Career Ideas And Information: Pet Groomer

Thinking about a job in pet grooming? Here are some tips to keep in mind before preparing for this occupational undertaking.

Becoming a pet groomer can be a rewarding job, especially if you undertake this role as a self-employed person. However, you may need to learn something about the business and get set up as an individual enterprise before opening your doors to new customers.

1. Get trained. Work for an established pet grooming business to learn how it's done. At least six to twelve months of experience, and probably more, are needed before you can expect to manage an operation of this type on your own. Learn how to attract clients, earn repeat business, study current trends, provide hygienic treatments, and use the proper tools. Then when you get started on your own, you will know what you're doing and be able to compete with established companies.

2. Study animal anatomy. You can do this online through various Websites or get a book from the library or bookstore. Learn the delicate areas that may cause a dog to bite or a cat to scratch if handled improperly. Also study the various cleaning tasks that most pet owners expect. These include cleaning the ears and teeth, washing out eyes, and perhaps squeezing the anal glands (this is a specialty!). You may need to trim or clean nails, brush and trim a pet's coat, and style fur in the latest designs.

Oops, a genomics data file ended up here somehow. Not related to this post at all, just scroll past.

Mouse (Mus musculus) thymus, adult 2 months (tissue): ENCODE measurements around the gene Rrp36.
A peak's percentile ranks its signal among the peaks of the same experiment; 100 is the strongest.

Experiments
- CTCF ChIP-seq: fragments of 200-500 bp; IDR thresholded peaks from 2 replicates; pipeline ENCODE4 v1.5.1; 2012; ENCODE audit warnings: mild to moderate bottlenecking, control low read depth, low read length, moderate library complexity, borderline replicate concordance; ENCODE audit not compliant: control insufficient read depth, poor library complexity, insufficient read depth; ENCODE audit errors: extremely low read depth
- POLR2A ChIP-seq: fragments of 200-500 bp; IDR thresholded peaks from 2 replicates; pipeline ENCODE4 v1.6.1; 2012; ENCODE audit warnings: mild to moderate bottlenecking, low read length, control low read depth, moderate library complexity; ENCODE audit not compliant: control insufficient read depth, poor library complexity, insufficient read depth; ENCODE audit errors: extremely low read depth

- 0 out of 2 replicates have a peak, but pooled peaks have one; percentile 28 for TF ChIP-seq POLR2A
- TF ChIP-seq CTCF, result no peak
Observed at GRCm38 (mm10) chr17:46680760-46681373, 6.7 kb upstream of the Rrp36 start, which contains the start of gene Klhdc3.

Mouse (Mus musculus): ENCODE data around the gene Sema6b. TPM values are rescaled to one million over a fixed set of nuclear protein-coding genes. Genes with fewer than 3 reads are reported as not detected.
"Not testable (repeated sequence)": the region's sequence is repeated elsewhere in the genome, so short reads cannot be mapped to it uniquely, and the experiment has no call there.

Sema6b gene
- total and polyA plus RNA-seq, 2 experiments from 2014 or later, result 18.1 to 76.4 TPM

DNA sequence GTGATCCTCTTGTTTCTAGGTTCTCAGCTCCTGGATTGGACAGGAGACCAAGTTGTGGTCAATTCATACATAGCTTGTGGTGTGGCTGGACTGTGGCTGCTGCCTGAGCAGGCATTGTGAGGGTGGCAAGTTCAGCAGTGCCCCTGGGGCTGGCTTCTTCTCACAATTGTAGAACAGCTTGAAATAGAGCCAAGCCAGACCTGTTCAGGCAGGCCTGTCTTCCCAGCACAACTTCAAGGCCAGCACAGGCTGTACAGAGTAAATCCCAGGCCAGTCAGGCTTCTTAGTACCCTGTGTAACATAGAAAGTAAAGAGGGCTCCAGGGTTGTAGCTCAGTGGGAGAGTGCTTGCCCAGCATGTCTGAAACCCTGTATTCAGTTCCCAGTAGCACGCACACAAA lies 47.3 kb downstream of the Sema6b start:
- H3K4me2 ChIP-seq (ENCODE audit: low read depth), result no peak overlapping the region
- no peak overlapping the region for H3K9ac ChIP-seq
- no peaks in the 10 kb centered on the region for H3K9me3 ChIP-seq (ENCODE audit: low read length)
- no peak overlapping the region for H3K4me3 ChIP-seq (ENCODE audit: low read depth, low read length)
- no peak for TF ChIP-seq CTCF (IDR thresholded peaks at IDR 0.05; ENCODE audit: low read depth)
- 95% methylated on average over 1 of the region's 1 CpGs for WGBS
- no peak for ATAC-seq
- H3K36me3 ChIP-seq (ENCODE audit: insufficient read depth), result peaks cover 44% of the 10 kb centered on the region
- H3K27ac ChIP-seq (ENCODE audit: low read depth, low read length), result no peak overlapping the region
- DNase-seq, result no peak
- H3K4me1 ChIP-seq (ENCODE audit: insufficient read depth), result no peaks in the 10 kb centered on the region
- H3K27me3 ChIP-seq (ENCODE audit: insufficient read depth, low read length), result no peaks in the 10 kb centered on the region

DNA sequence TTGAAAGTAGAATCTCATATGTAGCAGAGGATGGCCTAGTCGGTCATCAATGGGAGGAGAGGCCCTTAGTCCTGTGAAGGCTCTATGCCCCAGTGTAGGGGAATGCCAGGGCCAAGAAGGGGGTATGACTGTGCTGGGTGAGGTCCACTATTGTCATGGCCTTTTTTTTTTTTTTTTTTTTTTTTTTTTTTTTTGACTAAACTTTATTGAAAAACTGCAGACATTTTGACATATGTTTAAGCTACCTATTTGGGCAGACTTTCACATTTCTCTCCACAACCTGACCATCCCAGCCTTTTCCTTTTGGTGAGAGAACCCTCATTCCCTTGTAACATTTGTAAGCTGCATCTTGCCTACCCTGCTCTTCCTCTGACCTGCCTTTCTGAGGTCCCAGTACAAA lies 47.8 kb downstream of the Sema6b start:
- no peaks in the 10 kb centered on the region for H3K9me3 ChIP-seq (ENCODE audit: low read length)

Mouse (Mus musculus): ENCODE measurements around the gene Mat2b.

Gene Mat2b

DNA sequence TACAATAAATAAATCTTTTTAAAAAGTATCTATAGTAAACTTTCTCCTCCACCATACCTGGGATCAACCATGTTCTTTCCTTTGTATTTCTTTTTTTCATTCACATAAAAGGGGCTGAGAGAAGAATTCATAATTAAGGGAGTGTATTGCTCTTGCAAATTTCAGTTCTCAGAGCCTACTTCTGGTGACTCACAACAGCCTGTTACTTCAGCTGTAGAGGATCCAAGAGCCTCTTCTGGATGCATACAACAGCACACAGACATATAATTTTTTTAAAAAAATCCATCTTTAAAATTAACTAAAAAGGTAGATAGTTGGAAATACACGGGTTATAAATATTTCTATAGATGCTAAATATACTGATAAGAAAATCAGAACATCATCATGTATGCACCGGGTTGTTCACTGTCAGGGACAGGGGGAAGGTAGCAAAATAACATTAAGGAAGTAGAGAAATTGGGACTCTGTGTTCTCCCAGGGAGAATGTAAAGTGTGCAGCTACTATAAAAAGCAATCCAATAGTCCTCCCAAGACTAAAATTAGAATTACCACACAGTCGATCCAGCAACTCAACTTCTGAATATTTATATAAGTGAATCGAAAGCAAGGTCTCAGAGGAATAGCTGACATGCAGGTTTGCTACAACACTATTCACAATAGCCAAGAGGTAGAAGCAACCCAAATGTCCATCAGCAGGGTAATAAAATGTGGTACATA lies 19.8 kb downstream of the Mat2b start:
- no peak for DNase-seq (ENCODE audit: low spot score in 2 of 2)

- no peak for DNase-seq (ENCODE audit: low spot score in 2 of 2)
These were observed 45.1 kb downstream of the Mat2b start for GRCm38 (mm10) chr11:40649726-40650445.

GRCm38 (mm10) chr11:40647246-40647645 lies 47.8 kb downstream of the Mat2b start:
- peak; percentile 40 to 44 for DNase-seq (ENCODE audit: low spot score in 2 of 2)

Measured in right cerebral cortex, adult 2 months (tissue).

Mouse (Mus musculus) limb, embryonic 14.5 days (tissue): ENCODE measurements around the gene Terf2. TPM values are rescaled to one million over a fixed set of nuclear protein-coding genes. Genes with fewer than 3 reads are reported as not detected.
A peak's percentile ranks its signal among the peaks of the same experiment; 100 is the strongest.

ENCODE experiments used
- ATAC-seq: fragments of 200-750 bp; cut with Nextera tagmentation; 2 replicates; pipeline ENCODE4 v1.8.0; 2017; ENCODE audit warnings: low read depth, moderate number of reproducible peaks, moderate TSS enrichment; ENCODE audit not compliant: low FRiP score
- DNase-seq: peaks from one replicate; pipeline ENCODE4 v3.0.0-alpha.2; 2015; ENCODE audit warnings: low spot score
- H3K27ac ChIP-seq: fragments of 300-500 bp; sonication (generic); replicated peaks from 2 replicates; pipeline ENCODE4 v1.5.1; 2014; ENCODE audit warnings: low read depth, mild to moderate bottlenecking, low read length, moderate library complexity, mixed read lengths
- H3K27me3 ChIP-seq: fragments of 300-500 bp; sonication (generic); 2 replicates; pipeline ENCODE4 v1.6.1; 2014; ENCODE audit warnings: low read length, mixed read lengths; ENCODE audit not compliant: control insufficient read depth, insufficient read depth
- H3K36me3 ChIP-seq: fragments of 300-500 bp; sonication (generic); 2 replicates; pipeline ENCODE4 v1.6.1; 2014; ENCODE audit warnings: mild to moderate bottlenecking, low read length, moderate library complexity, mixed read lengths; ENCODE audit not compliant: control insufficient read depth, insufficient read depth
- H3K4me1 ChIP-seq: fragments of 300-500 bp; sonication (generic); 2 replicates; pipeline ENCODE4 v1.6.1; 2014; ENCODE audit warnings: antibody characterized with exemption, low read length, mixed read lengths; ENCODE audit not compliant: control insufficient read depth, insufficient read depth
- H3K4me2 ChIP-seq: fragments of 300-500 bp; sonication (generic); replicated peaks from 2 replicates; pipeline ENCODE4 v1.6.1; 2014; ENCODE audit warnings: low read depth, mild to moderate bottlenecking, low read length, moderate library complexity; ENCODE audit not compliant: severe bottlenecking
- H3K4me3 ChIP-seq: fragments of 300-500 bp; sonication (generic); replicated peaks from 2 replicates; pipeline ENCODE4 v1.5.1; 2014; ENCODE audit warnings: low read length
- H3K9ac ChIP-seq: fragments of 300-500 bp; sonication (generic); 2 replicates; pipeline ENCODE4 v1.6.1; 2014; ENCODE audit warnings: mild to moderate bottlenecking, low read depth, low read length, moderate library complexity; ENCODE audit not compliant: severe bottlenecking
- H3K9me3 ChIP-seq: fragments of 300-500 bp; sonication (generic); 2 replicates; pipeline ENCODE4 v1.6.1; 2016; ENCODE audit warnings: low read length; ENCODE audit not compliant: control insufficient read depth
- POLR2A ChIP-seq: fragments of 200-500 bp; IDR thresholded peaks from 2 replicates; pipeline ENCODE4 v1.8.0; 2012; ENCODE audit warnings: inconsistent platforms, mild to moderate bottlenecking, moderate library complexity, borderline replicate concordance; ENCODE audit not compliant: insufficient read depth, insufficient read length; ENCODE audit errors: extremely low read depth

3. Use proper tools of the trade. Get grooming combs and brushes that won't snarl. Find out about deodorants and detangling agents. Stock pet detergents and perfumes as well as flea powders and eye wash. Check the latest catalogs or talk with sales representatives to offer the latest and best products that are non-toxic to animals or humans.

4. Provide an array of decorative or auxiliary items. Sweaters, bows, and ribbons can add a cute touch for photos or owner pick-up, though they won't last for long after the animal gets home. Collars, leashes, and even bedding or other support materials can be made available to customers who are in the mood to shop. They'll appreciate your preparation and up-to-the-minute support for one-stop shopping. They may be more likely to recommend you to friends, too.

5. Check with a veterinarian to understand what signs or symptoms may suggest a skin disease. Dry fur, sluggish movements, dull eyes, skin sores and other unusual things may require a visit to the vet, and you can suggest this as part of your overall assessment when providing grooming or hygiene care. Use caution in handling animals gently and know when to muzzle or restrain them to protect yourself and others. It may be a good idea to wear disposable gloves with each animal. Vent the area well to get rid of accumulating pet fur and dander.

Becoming a pet groomer allows you to explore creativity, work with animals, and provide a valuable service to pet owners. Find out more by browsing Internet sites, visiting local establishments, or reading a book or two that can help launch you into this fun and meaningful occupation.

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